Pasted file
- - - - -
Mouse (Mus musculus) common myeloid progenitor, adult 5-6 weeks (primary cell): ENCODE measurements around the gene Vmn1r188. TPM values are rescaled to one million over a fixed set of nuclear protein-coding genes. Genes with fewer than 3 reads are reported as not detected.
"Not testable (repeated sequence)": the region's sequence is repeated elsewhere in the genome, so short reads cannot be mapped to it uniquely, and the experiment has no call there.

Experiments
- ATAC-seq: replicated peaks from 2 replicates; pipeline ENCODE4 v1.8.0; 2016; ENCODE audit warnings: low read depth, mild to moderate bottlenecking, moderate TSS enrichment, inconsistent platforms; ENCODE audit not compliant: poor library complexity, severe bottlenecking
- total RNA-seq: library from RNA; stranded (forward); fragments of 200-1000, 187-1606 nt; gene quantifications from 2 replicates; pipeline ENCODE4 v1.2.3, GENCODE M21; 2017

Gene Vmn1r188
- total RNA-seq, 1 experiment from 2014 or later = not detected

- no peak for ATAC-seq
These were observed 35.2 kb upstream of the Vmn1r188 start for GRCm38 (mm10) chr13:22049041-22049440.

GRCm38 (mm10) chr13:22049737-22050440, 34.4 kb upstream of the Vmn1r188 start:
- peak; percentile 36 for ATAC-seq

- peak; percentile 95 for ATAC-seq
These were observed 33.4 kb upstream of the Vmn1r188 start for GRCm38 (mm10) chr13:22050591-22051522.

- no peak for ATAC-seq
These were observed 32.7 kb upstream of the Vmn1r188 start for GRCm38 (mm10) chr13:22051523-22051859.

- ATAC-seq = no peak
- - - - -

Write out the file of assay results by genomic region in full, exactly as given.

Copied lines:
Mouse (Mus musculus) common myeloid progenitor, adult 5-6 weeks (primary cell): ENCODE measurements around the gene Vmn1r188. TPM values are rescaled to one million over a fixed set of nuclear protein-coding genes. Genes with fewer than 3 reads are reported as not detected.
"Not testable (repeated sequence)": the region's sequence is repeated elsewhere in the genome, so short reads cannot be mapped to it uniquely, and the experiment has no call there.

Experiments
- ATAC-seq: replicated peaks from 2 replicates; pipeline ENCODE4 v1.8.0; 2016; ENCODE audit warnings: low read depth, mild to moderate bottlenecking, moderate TSS enrichment, inconsistent platforms; ENCODE audit not compliant: poor library complexity, severe bottlenecking
- total RNA-seq: library from RNA; stranded (forward); fragments of 200-1000, 187-1606 nt; gene quantifications from 2 replicates; pipeline ENCODE4 v1.2.3, GENCODE M21; 2017

Gene Vmn1r188
- total RNA-seq, 1 experiment from 2014 or later = not detected

- no peak for ATAC-seq
These were observed 35.2 kb upstream of the Vmn1r188 start for GRCm38 (mm10) chr13:22049041-22049440.

GRCm38 (mm10) chr13:22049737-22050440, 34.4 kb upstream of the Vmn1r188 start:
- peak; percentile 36 for ATAC-seq

- peak; percentile 95 for ATAC-seq
These were observed 33.4 kb upstream of the Vmn1r188 start for GRCm38 (mm10) chr13:22050591-22051522.

- no peak for ATAC-seq
These were observed 32.7 kb upstream of the Vmn1r188 start for GRCm38 (mm10) chr13:22051523-22051859.

- ATAC-seq = no peak